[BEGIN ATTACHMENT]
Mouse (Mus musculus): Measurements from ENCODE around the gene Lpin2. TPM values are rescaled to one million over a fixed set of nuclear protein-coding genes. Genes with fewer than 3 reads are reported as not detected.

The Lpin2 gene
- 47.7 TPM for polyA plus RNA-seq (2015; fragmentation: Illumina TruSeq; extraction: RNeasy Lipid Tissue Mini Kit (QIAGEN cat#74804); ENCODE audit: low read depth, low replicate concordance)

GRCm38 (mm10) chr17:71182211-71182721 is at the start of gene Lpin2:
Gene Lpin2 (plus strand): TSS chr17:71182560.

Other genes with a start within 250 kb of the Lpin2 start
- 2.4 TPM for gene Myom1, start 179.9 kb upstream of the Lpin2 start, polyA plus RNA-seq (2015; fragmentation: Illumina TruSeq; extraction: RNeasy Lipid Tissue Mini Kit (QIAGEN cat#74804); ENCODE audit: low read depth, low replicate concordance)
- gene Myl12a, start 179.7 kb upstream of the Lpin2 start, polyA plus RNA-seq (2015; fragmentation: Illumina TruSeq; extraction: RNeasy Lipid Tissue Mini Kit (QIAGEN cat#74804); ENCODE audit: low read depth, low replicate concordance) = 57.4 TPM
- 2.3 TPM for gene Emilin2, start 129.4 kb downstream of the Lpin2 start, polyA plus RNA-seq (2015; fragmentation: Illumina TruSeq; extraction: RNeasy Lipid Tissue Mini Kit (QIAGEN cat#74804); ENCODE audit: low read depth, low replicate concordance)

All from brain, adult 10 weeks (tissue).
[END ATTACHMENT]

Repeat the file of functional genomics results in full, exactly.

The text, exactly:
Mouse (Mus musculus): Measurements from ENCODE around the gene Lpin2. TPM values are rescaled to one million over a fixed set of nuclear protein-coding genes. Genes with fewer than 3 reads are reported as not detected.

The Lpin2 gene
- 47.7 TPM for polyA plus RNA-seq (2015; fragmentation: Illumina TruSeq; extraction: RNeasy Lipid Tissue Mini Kit (QIAGEN cat#74804); ENCODE audit: low read depth, low replicate concordance)

GRCm38 (mm10) chr17:71182211-71182721 is at the start of gene Lpin2:
Gene Lpin2 (plus strand): TSS chr17:71182560.

Other genes with a start within 250 kb of the Lpin2 start
- 2.4 TPM for gene Myom1, start 179.9 kb upstream of the Lpin2 start, polyA plus RNA-seq (2015; fragmentation: Illumina TruSeq; extraction: RNeasy Lipid Tissue Mini Kit (QIAGEN cat#74804); ENCODE audit: low read depth, low replicate concordance)
- gene Myl12a, start 179.7 kb upstream of the Lpin2 start, polyA plus RNA-seq (2015; fragmentation: Illumina TruSeq; extraction: RNeasy Lipid Tissue Mini Kit (QIAGEN cat#74804); ENCODE audit: low read depth, low replicate concordance) = 57.4 TPM
- 2.3 TPM for gene Emilin2, start 129.4 kb downstream of the Lpin2 start, polyA plus RNA-seq (2015; fragmentation: Illumina TruSeq; extraction: RNeasy Lipid Tissue Mini Kit (QIAGEN cat#74804); ENCODE audit: low read depth, low replicate concordance)

All from brain, adult 10 weeks (tissue).